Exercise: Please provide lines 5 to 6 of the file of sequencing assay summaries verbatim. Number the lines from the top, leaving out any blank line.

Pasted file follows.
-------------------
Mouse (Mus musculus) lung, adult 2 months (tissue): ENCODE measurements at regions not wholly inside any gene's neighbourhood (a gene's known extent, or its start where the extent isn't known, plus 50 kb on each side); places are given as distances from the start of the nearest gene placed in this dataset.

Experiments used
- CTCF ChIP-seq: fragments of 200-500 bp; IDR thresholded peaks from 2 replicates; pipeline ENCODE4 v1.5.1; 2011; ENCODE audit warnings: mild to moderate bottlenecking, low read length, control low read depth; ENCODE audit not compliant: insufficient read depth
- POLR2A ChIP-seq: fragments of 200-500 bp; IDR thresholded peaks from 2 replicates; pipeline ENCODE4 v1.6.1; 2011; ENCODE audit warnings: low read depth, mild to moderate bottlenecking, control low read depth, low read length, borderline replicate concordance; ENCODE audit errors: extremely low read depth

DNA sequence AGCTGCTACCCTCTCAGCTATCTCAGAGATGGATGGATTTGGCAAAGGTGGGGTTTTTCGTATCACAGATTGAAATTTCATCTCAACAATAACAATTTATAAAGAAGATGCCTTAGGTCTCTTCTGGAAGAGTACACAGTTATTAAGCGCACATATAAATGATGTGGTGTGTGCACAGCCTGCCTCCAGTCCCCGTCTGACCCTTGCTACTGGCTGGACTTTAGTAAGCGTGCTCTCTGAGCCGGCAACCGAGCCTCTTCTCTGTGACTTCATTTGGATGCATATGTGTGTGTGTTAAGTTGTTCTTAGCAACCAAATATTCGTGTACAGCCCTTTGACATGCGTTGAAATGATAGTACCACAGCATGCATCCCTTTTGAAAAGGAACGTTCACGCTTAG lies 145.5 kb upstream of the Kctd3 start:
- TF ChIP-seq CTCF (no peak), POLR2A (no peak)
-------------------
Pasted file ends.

DNA sequence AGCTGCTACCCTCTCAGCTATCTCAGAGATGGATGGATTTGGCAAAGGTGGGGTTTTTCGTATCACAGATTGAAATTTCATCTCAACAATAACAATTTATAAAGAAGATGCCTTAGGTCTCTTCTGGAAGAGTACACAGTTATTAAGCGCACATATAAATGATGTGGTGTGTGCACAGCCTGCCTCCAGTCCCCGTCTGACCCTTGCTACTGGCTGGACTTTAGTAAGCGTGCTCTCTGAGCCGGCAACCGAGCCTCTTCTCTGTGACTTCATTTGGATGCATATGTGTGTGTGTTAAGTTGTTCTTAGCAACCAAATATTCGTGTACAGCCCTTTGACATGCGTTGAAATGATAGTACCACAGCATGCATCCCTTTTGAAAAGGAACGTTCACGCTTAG lies 145.5 kb upstream of the Kctd3 start:
- TF ChIP-seq CTCF (no peak), POLR2A (no peak)